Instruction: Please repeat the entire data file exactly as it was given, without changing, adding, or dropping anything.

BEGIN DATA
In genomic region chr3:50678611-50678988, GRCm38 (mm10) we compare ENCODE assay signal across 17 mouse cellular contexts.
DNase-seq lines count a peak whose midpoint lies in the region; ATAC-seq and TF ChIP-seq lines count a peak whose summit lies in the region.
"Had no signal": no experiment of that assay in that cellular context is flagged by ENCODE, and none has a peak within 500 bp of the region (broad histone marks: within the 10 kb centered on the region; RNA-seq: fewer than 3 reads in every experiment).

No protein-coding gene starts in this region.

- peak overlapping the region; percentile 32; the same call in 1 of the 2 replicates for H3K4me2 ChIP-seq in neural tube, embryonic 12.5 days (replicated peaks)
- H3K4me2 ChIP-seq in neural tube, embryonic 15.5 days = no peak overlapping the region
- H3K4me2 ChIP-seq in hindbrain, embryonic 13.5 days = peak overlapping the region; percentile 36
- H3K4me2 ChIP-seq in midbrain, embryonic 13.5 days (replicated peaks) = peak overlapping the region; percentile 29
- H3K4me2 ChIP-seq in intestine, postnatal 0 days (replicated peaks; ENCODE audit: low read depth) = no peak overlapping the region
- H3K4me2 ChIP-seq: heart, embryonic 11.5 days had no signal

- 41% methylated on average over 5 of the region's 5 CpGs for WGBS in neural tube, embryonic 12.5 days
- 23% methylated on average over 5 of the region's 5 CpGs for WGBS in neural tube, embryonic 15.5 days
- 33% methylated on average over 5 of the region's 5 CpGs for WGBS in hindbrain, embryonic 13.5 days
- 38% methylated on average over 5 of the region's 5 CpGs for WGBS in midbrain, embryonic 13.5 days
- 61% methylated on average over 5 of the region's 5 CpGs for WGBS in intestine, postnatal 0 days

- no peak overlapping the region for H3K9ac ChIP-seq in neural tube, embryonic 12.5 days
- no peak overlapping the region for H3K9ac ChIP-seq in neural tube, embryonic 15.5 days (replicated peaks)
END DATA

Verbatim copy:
In genomic region chr3:50678611-50678988, GRCm38 (mm10) we compare ENCODE assay signal across 17 mouse cellular contexts.
DNase-seq lines count a peak whose midpoint lies in the region; ATAC-seq and TF ChIP-seq lines count a peak whose summit lies in the region.
"Had no signal": no experiment of that assay in that cellular context is flagged by ENCODE, and none has a peak within 500 bp of the region (broad histone marks: within the 10 kb centered on the region; RNA-seq: fewer than 3 reads in every experiment).

No protein-coding gene starts in this region.

- peak overlapping the region; percentile 32; the same call in 1 of the 2 replicates for H3K4me2 ChIP-seq in neural tube, embryonic 12.5 days (replicated peaks)
- H3K4me2 ChIP-seq in neural tube, embryonic 15.5 days = no peak overlapping the region
- H3K4me2 ChIP-seq in hindbrain, embryonic 13.5 days = peak overlapping the region; percentile 36
- H3K4me2 ChIP-seq in midbrain, embryonic 13.5 days (replicated peaks) = peak overlapping the region; percentile 29
- H3K4me2 ChIP-seq in intestine, postnatal 0 days (replicated peaks; ENCODE audit: low read depth) = no peak overlapping the region
- H3K4me2 ChIP-seq: heart, embryonic 11.5 days had no signal

- 41% methylated on average over 5 of the region's 5 CpGs for WGBS in neural tube, embryonic 12.5 days
- 23% methylated on average over 5 of the region's 5 CpGs for WGBS in neural tube, embryonic 15.5 days
- 33% methylated on average over 5 of the region's 5 CpGs for WGBS in hindbrain, embryonic 13.5 days
- 38% methylated on average over 5 of the region's 5 CpGs for WGBS in midbrain, embryonic 13.5 days
- 61% methylated on average over 5 of the region's 5 CpGs for WGBS in intestine, postnatal 0 days

- no peak overlapping the region for H3K9ac ChIP-seq in neural tube, embryonic 12.5 days
- no peak overlapping the region for H3K9ac ChIP-seq in neural tube, embryonic 15.5 days (replicated peaks)